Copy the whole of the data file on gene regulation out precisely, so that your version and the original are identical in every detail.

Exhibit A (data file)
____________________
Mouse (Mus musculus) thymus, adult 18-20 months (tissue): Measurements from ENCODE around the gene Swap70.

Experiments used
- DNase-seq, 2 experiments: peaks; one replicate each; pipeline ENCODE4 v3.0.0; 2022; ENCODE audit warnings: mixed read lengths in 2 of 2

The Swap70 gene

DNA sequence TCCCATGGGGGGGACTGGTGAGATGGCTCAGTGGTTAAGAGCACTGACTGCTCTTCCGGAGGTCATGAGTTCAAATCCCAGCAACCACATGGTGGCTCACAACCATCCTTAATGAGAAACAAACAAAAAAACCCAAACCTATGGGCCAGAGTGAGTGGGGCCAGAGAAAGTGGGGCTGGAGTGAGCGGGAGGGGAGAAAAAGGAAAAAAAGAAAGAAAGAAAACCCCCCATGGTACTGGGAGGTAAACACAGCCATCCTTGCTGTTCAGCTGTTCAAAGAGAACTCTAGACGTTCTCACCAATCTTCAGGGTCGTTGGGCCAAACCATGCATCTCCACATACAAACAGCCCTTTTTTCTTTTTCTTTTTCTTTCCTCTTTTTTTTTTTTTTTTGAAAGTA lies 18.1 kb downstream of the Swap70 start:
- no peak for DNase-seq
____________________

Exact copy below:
Mouse (Mus musculus) thymus, adult 18-20 months (tissue): Measurements from ENCODE around the gene Swap70.

Experiments used
- DNase-seq, 2 experiments: peaks; one replicate each; pipeline ENCODE4 v3.0.0; 2022; ENCODE audit warnings: mixed read lengths in 2 of 2

The Swap70 gene

DNA sequence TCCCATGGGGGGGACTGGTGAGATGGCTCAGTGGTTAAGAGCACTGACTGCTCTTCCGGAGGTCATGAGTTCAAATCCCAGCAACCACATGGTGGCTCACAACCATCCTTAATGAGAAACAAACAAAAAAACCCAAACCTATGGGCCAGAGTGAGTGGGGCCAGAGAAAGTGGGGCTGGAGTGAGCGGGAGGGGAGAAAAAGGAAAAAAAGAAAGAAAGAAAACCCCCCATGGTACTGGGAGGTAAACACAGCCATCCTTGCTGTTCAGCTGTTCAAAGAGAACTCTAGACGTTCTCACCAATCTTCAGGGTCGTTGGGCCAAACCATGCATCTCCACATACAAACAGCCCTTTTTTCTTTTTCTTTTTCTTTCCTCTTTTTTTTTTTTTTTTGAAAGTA lies 18.1 kb downstream of the Swap70 start:
- no peak for DNase-seq